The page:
Self-interest, love, and war

We must guard against the siren song of self-interest if we are to live in a fair and equitable society.” – Here On Earth, p. 14

With due respect to Flannery, unfortunately this is just the kind of thinking that’s causing many of our problems. We don’t need to AVOID self-interest, we need to RETHINK our self-interest.

We need to see that in reality our self-interest is consistent and in harmony with the good of the community, others, and the environment.

I don’t mean this the way Ayn Rand would. Please let me explain.

If I go around with the feeling that what’s in my interest, what’s to my benefit, is bad for others – in other words, that in order to be loving and ethical to others I have to sacrifice myself – then I’m going to feel and be eternally at war with society, others, the environment, and myself.

I’ll constantly be setting my self-love at odds with my love of others, and feeling I can’t have both – I can’t be a good person and survive or thrive in the world. I’ll feel that goodness is for suckers. I’ll feel that God is an idiot, if He even exists. I’ll feel that love is an empty concept or that it’s not for this world.

The truth is that if what I want is detrimental to others or the community or the environment, then it’s not self-interest – it’s not good even for me.

I know it doesn’t look that way a lot of the time, and I could write pages about the dynamics of different situations (and maybe I will!). But even in daily life we often see how people’s choices that seem self-interested come back to bite them in the ass. We’re seeing this on a global level with anthropogenic climate disruption.

Self-interest, self-love, is a good thing. It is consistent with love of others.

Love is not a balancing act. Love benefits all concerned.

What’s not consistent with love of others is self-absorption, where we lack awareness and consideration of others and the environment. What’s not consistent with love of others is selfishness, where we think only of our own profit or pleasure. What’s not consistent with love of others is arrogance, where we refuse to feel and face the consequences of our choices – the pain both immediate and long-term that unloving choices bring.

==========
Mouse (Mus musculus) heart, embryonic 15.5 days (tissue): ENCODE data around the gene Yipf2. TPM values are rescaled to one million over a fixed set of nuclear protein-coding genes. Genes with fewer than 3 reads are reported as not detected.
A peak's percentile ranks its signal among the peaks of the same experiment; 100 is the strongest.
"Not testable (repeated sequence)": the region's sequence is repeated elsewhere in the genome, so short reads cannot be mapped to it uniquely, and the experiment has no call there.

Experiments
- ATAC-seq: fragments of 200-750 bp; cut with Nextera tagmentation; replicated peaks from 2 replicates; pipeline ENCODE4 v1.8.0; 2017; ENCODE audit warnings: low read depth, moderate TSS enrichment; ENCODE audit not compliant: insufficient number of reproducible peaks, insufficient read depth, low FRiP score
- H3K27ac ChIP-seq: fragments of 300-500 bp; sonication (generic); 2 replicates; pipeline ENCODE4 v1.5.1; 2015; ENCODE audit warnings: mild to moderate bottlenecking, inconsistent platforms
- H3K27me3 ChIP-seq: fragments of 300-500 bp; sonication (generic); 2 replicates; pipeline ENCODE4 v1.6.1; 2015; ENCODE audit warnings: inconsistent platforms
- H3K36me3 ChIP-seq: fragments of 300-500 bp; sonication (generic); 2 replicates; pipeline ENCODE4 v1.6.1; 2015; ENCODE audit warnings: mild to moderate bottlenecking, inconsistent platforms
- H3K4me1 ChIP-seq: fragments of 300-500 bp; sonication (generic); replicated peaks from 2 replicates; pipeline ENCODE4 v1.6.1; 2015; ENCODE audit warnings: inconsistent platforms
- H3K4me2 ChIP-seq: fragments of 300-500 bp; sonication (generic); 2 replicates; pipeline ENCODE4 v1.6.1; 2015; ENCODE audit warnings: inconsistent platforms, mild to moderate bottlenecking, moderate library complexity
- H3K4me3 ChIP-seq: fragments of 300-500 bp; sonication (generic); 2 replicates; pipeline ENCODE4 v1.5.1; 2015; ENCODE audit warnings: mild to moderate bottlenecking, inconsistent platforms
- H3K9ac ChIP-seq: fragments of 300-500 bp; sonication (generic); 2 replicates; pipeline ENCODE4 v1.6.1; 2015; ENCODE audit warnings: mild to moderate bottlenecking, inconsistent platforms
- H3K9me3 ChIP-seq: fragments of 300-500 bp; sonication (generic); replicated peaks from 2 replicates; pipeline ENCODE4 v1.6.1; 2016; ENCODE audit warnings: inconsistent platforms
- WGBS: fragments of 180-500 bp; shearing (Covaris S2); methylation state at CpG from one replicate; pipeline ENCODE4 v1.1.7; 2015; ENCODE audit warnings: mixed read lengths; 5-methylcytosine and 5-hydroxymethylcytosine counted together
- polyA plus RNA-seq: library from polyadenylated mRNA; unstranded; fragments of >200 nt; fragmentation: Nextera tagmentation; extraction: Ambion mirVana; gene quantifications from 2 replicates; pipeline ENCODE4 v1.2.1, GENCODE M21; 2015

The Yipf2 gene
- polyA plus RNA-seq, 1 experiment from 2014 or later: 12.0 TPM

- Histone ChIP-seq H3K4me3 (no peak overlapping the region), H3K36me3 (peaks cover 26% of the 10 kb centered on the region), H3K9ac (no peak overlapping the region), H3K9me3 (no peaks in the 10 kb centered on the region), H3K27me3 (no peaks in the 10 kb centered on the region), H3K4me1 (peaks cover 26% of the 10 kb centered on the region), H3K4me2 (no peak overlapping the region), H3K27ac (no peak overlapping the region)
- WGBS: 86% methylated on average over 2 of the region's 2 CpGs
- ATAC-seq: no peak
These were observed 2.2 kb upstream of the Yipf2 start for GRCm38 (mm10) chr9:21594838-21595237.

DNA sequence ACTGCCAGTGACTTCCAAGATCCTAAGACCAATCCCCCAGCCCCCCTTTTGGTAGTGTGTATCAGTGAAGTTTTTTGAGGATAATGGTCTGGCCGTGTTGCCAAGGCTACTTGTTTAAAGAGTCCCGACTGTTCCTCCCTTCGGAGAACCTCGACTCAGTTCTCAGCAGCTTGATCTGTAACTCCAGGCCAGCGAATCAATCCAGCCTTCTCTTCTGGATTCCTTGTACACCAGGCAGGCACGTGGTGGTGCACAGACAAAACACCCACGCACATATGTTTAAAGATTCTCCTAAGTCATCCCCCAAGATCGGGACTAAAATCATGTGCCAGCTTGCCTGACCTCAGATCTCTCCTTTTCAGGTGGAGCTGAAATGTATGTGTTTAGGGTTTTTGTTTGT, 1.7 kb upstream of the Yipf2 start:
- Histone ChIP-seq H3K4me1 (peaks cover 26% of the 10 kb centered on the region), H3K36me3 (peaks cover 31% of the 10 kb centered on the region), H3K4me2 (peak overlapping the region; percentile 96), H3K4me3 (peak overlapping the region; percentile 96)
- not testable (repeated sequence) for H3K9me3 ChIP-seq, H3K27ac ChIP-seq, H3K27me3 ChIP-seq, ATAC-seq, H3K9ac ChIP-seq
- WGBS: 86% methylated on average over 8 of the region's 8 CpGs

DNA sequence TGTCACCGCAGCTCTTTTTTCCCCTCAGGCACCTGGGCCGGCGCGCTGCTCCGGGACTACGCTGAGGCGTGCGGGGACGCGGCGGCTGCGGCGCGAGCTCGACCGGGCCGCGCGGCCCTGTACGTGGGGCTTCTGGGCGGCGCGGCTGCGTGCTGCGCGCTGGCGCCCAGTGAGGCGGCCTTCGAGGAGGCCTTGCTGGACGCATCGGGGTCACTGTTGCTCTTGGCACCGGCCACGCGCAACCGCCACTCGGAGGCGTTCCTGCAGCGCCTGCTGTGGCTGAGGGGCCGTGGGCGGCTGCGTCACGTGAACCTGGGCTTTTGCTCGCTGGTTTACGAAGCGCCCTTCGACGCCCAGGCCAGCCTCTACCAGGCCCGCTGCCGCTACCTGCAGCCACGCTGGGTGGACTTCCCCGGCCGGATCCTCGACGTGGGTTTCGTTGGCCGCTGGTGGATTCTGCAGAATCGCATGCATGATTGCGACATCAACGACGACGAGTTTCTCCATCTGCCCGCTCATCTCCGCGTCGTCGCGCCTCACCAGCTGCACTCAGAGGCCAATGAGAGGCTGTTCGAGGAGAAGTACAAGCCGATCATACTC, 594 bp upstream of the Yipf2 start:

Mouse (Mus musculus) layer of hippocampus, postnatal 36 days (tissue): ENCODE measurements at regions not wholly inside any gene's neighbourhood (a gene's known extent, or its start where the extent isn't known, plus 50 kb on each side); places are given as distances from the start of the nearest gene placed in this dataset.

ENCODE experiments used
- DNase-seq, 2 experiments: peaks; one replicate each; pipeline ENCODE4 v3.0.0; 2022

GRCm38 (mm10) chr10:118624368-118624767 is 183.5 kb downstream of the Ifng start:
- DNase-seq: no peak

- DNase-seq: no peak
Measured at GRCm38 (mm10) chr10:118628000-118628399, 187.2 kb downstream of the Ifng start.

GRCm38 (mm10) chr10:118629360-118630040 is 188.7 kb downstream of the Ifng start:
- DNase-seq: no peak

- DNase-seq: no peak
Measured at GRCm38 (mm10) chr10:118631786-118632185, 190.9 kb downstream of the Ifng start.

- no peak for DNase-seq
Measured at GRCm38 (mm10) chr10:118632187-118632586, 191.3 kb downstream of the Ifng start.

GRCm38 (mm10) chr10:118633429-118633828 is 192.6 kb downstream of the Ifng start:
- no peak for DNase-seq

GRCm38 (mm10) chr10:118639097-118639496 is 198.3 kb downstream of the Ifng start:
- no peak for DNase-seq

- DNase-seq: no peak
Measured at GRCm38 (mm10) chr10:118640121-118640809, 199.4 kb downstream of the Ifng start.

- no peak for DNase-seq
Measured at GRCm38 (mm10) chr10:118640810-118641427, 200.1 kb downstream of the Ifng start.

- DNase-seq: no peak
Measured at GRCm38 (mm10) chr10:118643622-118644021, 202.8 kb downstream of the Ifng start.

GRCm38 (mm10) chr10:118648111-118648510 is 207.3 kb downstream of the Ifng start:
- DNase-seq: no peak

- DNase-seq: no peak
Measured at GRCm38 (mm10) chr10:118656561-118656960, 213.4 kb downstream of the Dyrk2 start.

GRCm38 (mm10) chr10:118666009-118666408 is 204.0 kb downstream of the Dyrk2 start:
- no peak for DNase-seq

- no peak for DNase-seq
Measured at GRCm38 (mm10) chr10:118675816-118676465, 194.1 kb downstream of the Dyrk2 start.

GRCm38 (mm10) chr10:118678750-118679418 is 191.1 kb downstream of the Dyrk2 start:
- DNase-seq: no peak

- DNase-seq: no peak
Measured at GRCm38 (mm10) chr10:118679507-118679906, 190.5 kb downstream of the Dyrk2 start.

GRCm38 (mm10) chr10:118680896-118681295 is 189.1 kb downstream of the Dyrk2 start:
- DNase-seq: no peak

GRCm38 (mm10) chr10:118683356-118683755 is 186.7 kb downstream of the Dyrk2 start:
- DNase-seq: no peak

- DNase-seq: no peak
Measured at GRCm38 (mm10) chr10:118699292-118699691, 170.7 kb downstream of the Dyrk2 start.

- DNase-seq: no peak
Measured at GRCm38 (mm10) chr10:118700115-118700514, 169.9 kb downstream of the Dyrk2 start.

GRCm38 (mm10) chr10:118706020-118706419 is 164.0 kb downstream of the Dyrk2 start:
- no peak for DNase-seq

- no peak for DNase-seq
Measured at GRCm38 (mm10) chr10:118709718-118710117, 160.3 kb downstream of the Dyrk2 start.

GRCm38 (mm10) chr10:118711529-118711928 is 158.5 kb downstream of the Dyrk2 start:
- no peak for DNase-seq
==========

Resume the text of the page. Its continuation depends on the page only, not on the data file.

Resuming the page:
These things aren’t consistent with self-interest – love of oneself – either.

There are immediate negative personal consequences to causing damage to others or the environment – or even not doing what we could do on their behalf: the pain of remorse and the grief of the choice or omission we made. It’s called the Law of Compensation.

These emotions are not to be trifled with. They are the building blocks of Hell, as anyone who has been there can tell you.

It seems that pain doesn’t follow from self-absorption and selfishness only because we numb ourselves out of feeling it: we’re arrogant. The pain doesn’t go away. It’s waiting for the effects of the alcohol or coffee or drugs or whatever other addictions we use to avoid feeling what we feel (TV, shopping, partying, reading, music, exercising, Facebook …), to wear off – which eventually they will. Because the pain will be there till the day we die and then it will still be there.

Were we not arrogant – not avoiding the immediate pain of doing wrong – we could never be selfish or self-absorbed.

Self-absorption is not in our self-interest. Selfishness is not in our self-interest. Arrogance is not in our self-interest.

Look at it this way: Assholes have to go through life being assholes and not even knowing it. Is that really self-interest? Really?

This isn’t just semantics – it’s about how we think of ourselves in relation to the world. Our default thinking has put us at war – each of us against the world.

No wonder our world is dying.

About Toze

Toze Weaver lives in Apache County, Arizona. She writes about her work on the land at fringed sage and maintains a website and blog about botanical medicine. Toze holds degrees in mathematics, English literature, and fiction writing. Her work experience includes twenty-plus years as a freelance copy editor and six growthful years as operations manager at Reevis Mountain School of Self-Reliance.

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